you know i have an image grab bag, right? digital images that come with freedom and permission and possibility?
kate of studiok8 sent me something that she created with one of my images. it's an encaustic (a medium i am not entirely familiar with but i know it has something to do with beeswax).
these pictures do not even do the piece justice. it's shiny and smooth and i can touch the center daisy! it's a little like braille; i can tell it's a daisy just by feeling it.
if she sold it in an etsy shop, i would want to buy it. it is the coolest thing ever.
i like to dunk cookies in my soup, especially oatmeal raisin cookies. i think this started years ago during a period when i was buying my lunch in the cafeteria. i usually got a cup of soup and an oatmeal raisin cookie. i'd eat the cookie first, to give the soup time to cool, and dip the cookie into the soup a few times to check the temperature. it turns out that soup plus cookie is awfully tasty, so it stuck. (i would just like to say, for the record, that cookies are practically like bread, and most everyone likes soup plus bread.)
i only cut nine nails at a time; i always leave one thumbnail uncut. once i finally had fingernails again - after reiki helped me stop chewing my nails in my sleep - it seemed like every single time i would cut my nails, something would happen almost immediately that would make me wish i hadn't cut my nails. i would need them for something and they would be gone. to solve this problem, i started leaving one thumbnail uncut. whenever i cut my nails now, i just cut the thumbnail that is longer. it is such a handy practice. feel free to adopt it yourself.
when left to my own devices, i am a very strange movie watcher. first, i watch the beginning, maybe a chapter or two. then, i watch the ending, to make sure everything is going to be ok. then, i back up a chapter and watch to the beginning of the ending (because i have to know how they got to that ending!). then, i back up yet another chapter. then, i do this a few more times (though sometimes i'll back up two or three chapters instead of just one). sometimes, i watch the entire movie backwards. sometimes, i'll watch half of it backwards and then go back to where i left off in the beginning and watch the other half of it normally. sometimes, if it seems like the movie might be a little intense, i will look it up on wikipedia and read the entire synopsis so that i know exactly what happens (i love wikipedia for just this purpose) and then watch it in my usual unorthodox fashion. this particular habit got started because, for lack of a better way to explain this, i am sensitive to what happens in movies. i think this helps keep things at a distance. however, i will confess that it's gotten to the point where i watch most movies this way. it's probably a good thing i am not friends with any movie directors, because i feel sure they would not approve. (also, yay for dvds, without which i could not have started this practice at all!)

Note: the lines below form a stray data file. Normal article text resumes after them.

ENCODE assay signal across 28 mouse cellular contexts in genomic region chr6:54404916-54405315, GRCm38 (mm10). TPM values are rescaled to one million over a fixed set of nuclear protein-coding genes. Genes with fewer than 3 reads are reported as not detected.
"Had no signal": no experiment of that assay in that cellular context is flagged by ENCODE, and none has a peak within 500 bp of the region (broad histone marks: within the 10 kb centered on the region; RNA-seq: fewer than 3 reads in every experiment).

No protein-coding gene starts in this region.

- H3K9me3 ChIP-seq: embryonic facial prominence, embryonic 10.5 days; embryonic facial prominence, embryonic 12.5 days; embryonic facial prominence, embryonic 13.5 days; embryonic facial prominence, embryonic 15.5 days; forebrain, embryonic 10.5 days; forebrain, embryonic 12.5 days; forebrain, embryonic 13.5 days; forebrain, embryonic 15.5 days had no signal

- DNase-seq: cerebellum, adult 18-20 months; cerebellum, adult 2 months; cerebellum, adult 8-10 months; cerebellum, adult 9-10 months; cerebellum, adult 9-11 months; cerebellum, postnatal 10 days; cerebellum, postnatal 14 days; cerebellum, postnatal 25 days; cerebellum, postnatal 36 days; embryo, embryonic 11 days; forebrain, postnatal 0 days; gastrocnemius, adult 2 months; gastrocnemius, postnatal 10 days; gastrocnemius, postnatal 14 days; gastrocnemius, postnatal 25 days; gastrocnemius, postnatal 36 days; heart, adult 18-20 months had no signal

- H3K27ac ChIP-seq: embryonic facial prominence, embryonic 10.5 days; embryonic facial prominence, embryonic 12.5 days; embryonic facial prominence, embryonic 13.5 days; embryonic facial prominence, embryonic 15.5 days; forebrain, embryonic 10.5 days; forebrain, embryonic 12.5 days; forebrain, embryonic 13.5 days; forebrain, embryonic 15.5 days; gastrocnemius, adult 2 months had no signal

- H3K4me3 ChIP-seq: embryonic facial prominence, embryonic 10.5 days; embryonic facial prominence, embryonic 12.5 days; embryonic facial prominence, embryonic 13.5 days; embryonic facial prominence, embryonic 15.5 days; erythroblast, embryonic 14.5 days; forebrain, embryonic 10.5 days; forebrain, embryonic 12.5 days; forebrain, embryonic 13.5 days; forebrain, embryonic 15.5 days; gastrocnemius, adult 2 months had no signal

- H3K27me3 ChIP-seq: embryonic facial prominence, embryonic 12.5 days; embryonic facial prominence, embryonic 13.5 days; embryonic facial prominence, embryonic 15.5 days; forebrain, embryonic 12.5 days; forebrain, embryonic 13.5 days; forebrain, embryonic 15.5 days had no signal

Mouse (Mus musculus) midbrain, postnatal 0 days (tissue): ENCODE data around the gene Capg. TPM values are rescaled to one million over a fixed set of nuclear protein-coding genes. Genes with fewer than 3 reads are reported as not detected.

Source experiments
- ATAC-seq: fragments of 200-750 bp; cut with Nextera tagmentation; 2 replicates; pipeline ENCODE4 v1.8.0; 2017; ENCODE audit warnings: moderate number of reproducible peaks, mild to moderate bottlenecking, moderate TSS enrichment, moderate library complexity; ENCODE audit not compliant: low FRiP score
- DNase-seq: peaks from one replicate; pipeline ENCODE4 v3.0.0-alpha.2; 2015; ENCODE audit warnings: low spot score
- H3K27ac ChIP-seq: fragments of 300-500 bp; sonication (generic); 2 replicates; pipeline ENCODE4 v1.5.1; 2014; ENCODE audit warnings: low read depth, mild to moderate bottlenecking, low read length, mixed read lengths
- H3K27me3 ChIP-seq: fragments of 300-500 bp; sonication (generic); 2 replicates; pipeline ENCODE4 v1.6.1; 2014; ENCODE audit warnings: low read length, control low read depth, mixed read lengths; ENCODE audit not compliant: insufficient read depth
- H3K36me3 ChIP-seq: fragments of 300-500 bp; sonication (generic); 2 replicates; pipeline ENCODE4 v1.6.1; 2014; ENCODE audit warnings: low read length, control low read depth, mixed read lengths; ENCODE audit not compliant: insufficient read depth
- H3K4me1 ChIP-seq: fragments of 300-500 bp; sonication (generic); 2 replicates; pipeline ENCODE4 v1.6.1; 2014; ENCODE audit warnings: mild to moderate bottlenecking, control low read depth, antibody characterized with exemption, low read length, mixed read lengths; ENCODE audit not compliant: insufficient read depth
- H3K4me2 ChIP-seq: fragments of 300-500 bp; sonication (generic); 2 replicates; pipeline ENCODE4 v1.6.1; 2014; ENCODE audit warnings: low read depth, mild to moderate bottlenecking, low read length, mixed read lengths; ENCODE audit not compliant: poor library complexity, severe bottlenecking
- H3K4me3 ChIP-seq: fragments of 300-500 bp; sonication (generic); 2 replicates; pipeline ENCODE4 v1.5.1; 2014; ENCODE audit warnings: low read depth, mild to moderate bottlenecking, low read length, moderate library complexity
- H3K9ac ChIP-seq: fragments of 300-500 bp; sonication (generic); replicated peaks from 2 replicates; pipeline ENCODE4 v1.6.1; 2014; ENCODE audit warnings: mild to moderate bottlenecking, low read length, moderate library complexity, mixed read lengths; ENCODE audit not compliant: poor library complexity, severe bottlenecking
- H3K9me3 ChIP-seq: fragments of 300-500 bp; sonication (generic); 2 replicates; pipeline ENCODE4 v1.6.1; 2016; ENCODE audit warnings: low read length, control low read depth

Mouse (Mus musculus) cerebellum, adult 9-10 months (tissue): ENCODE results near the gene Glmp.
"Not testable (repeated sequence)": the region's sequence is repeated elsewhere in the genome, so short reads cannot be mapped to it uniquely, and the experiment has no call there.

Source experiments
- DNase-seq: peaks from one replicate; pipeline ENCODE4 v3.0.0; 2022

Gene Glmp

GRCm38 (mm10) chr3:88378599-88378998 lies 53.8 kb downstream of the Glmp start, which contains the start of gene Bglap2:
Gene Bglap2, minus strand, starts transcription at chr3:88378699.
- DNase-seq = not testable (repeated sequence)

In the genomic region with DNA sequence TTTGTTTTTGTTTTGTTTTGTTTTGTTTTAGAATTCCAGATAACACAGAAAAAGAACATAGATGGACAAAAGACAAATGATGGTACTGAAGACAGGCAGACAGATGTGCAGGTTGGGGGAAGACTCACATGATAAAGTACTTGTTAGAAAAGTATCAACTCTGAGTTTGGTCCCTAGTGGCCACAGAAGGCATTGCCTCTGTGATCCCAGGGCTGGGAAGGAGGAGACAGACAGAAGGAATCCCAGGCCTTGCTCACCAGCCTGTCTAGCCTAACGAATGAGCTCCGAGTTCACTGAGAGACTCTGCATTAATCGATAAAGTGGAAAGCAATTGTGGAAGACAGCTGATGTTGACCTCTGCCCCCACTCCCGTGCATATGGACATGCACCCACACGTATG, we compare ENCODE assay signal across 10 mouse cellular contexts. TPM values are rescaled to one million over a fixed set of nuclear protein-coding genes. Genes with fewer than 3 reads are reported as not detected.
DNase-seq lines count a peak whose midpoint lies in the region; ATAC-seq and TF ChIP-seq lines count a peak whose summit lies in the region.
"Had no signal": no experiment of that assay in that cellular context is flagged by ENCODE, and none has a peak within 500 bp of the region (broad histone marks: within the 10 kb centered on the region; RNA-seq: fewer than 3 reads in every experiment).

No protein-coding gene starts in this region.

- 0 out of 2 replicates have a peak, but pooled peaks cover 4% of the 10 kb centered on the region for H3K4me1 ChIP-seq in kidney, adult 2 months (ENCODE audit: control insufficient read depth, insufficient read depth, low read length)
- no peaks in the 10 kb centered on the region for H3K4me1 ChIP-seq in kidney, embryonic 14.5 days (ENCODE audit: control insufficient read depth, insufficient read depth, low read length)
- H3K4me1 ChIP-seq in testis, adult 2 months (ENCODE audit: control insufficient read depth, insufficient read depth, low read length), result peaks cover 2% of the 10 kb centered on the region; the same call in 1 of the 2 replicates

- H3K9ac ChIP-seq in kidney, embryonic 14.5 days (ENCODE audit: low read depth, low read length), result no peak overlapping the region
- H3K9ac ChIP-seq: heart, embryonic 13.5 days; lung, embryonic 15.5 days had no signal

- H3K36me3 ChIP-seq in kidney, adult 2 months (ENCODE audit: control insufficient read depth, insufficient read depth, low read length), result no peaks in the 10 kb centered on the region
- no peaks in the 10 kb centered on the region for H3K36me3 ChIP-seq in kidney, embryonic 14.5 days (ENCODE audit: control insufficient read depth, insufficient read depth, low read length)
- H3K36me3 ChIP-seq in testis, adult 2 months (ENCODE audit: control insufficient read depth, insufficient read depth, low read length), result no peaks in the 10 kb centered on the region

if you have any quirks you'd like to share, i'd love to hear them, because i say hurrah! for all the things that make us us.
last tuesday night, i hopped into bed and pulled the covers up to my chin.
the sheets get a little messy during the day, what with atlas hopping on and off and on and off the bed, so i used my hands to smooth them out around me.
i felt something hard and round.
i squeezed the hard round thing between my fingers. it was cold (and hard and round) so i figured it was a rock. i wondered why there was a not particularly tiny rock in my bed, but i got out of bed so i could throw it away.
it was not a rock.
it was a hard round cold ball of dog poop.
that is the first thing people do not tell you about having a dog.
the second thing people do not tell you about having a dog is that after years of living with one, this won't even phase you.
you will look rather bemusedly at it (why exactly is there dog poop in my bed? how did it get under my covers?), chuckle at the dog and tell him he's a silly goose, and carry the poop into the bathroom and throw it in the garbage.
then, you will wash your hands three times and go back to bed.
in the morning, you'll wash your bedding, though in all honesty, you won't be sure whether you aren't only washing it because washing the bedding was already on your list of things to do on wednesday.
if i were going to write a dog book, this is the dog book i'd want to write: "the things no one tells you about having a dog (& if they did, you wouldn't believe them anyway)".
i love love love to read. if i were going to define myself as "something", the one "something" that really resonates with me is reader.
the only time i remember getting in trouble in school was in first grade. we were supposed to be doing math problems out of a workbook. i was holding the workbook up in front of my face because i had a book hidden behind the workbook and was reading instead. unfortunately, the teacher came up behind me.
in middle school, i would bike to the library with my sisters every week and bring home a backpack full of books. the librarians let us ignore the limit and check out however many books we wanted so that we didn't have to visit every day.